In February of 1963 Picasso began to sketch numerous compositions of the painter and model in the studio, often creating four or five drawings in the same day. It was not until late April or early May of that year that he began to set the scene out-of-doors. Here is the artist shaded by a parasol and large brimmed hat (Z. XXIII 250 & 251) and the model reclining in a striped cloth folding chair (Z. XXIII 257 & 259) in the spring and early summer sunshine. Throughout the next several months of hot weather, painter and model moved back and forth with ease between the interior and exterior view.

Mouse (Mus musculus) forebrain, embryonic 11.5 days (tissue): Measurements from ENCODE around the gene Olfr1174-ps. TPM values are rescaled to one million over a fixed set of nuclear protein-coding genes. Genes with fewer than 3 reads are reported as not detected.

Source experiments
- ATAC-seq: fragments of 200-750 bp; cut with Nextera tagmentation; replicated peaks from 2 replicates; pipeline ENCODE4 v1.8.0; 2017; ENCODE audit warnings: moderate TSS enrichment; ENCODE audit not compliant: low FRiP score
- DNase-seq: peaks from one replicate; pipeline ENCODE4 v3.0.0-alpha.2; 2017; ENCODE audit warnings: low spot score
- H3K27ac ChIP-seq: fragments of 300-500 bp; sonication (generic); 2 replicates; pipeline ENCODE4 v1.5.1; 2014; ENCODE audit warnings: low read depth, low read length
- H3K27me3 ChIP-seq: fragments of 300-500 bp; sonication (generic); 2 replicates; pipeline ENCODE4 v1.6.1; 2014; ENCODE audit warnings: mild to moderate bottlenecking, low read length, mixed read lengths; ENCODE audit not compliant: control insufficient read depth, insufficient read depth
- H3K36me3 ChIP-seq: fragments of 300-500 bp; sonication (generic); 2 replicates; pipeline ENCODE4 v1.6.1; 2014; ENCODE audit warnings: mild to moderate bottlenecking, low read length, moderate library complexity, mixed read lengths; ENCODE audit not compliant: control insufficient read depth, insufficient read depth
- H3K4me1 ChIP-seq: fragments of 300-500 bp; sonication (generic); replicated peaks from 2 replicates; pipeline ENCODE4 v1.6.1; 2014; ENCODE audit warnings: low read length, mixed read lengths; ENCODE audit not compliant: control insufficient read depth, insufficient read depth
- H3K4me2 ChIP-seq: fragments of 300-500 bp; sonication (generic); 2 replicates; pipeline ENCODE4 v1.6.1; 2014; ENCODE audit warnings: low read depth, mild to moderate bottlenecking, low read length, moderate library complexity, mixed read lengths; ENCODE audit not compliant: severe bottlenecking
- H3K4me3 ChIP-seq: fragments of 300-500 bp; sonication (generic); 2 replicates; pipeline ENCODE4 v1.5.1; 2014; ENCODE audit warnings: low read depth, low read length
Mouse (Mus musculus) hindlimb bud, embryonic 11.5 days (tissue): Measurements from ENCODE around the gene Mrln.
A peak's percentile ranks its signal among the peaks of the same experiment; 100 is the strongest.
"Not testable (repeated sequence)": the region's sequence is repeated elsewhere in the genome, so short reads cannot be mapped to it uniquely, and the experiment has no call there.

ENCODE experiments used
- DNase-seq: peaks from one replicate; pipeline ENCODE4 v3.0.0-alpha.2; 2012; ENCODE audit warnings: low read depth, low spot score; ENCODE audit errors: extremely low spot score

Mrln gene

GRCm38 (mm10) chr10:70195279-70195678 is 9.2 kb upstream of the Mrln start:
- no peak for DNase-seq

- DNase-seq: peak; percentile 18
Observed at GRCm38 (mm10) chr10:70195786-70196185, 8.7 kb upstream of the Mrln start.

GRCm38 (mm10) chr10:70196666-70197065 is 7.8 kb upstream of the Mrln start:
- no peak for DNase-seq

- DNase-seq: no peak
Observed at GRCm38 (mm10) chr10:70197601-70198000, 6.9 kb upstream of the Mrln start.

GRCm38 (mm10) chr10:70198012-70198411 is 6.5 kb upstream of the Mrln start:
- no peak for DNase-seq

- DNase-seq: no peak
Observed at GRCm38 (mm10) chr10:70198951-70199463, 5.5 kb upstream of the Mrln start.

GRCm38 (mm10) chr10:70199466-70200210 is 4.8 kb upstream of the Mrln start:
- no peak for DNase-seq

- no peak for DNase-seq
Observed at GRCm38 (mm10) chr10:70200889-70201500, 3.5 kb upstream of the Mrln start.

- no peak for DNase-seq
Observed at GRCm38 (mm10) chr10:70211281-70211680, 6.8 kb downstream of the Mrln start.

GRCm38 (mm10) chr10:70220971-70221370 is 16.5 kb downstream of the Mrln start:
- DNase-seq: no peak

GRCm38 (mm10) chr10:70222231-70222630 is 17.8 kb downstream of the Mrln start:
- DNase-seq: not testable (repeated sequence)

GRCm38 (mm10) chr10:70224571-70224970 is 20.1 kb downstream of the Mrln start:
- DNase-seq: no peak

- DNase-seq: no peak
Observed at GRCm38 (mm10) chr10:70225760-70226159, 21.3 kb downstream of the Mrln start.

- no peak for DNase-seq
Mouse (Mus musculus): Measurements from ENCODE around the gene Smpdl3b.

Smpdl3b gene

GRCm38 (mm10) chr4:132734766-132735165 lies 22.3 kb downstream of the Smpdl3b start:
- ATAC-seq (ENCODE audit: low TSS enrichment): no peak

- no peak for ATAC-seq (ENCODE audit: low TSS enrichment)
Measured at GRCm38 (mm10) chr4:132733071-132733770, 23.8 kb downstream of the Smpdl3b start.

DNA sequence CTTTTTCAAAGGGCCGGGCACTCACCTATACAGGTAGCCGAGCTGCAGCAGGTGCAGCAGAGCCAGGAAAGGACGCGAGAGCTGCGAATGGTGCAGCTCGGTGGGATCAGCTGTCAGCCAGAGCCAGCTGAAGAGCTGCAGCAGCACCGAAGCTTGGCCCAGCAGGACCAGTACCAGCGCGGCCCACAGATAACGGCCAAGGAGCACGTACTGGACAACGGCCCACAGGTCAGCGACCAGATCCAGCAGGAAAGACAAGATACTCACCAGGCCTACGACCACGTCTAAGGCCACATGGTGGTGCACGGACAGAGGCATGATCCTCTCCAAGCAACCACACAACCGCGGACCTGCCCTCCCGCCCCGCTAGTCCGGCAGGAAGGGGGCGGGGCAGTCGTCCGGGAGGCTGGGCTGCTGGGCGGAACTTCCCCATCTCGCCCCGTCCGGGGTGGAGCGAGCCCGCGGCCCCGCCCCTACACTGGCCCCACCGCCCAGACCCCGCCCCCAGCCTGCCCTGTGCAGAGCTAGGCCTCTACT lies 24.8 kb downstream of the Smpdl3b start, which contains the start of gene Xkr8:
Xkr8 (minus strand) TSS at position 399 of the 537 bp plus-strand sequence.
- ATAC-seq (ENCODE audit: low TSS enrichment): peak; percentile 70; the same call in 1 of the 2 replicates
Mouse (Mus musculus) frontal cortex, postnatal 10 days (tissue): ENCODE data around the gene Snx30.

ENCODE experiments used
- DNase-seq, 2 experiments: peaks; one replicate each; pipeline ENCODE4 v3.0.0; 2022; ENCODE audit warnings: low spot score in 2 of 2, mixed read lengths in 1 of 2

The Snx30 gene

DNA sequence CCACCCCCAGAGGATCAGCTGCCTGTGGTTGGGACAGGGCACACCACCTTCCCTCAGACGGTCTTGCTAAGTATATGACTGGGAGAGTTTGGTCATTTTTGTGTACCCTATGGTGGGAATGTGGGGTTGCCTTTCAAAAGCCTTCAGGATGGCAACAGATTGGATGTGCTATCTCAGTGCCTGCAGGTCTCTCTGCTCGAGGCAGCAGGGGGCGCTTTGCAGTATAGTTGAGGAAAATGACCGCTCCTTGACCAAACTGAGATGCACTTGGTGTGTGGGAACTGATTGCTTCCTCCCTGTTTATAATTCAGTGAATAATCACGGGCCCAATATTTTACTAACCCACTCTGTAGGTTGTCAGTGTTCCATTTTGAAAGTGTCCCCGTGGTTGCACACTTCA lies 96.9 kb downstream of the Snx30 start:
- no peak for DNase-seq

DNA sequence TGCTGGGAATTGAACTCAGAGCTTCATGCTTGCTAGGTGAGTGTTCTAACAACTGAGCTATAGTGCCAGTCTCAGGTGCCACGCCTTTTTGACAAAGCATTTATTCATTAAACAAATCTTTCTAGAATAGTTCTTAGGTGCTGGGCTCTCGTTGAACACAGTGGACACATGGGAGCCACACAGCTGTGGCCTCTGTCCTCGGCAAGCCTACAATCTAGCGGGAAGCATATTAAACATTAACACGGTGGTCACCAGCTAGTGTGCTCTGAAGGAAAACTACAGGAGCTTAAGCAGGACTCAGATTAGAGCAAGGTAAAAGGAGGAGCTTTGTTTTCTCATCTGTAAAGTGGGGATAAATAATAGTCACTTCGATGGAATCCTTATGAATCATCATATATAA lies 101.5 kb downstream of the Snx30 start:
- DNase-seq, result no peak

Throughout this series of large canvases, the figure of the painter almost exclusively occupies the left-hand side of the composition, while the nude female model occupies the right half, their respective spaces clearly divided by the artist's easel. While in the later variations of this theme men and women are seen in costume, often assuming roles such as musicians or musketeers, in the 1963 series the protagonists are unmistakably the artist himself and the model he is painting. The lush outdoor setting that Picasso chose for the present painting is an echo of his series of Le Déjeuner sur l'herbe, which preoccupied him several years earlier. Through the introspective theme of the painter at work, and the association with Édouard Manet's great masterpiece, Picasso was, during this mature stage of his career, consciously positioning himself within the canon of Western art.
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